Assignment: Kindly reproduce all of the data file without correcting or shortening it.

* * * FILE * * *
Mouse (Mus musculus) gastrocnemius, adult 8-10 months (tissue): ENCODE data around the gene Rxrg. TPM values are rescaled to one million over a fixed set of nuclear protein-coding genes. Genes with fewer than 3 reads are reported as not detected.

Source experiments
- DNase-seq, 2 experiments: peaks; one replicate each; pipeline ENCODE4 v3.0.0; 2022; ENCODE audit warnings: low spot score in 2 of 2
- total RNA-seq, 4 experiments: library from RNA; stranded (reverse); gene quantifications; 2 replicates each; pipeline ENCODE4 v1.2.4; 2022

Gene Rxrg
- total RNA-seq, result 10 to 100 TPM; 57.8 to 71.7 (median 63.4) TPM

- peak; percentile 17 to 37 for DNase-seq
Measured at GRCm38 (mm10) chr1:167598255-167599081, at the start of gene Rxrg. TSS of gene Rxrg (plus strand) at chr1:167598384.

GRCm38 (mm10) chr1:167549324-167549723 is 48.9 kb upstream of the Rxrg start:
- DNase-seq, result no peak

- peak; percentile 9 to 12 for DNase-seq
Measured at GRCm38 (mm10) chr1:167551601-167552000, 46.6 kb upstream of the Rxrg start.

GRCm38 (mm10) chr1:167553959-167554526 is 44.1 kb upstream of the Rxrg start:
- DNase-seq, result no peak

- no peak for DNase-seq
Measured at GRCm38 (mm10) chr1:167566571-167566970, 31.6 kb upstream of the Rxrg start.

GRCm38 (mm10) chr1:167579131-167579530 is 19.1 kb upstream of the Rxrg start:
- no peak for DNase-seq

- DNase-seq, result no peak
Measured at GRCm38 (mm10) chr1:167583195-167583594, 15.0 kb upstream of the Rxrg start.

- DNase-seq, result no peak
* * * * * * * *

Mouse (Mus musculus) gastrocnemius, adult 8-10 months (tissue): ENCODE data around the gene Rxrg. TPM values are rescaled to one million over a fixed set of nuclear protein-coding genes. Genes with fewer than 3 reads are reported as not detected.

Source experiments
- DNase-seq, 2 experiments: peaks; one replicate each; pipeline ENCODE4 v3.0.0; 2022; ENCODE audit warnings: low spot score in 2 of 2
- total RNA-seq, 4 experiments: library from RNA; stranded (reverse); gene quantifications; 2 replicates each; pipeline ENCODE4 v1.2.4; 2022

Gene Rxrg
- total RNA-seq, result 10 to 100 TPM; 57.8 to 71.7 (median 63.4) TPM

- peak; percentile 17 to 37 for DNase-seq
Measured at GRCm38 (mm10) chr1:167598255-167599081, at the start of gene Rxrg. TSS of gene Rxrg (plus strand) at chr1:167598384.

GRCm38 (mm10) chr1:167549324-167549723 is 48.9 kb upstream of the Rxrg start:
- DNase-seq, result no peak

- peak; percentile 9 to 12 for DNase-seq
Measured at GRCm38 (mm10) chr1:167551601-167552000, 46.6 kb upstream of the Rxrg start.

GRCm38 (mm10) chr1:167553959-167554526 is 44.1 kb upstream of the Rxrg start:
- DNase-seq, result no peak

- no peak for DNase-seq
Measured at GRCm38 (mm10) chr1:167566571-167566970, 31.6 kb upstream of the Rxrg start.

GRCm38 (mm10) chr1:167579131-167579530 is 19.1 kb upstream of the Rxrg start:
- no peak for DNase-seq

- DNase-seq, result no peak
Measured at GRCm38 (mm10) chr1:167583195-167583594, 15.0 kb upstream of the Rxrg start.

- DNase-seq, result no peak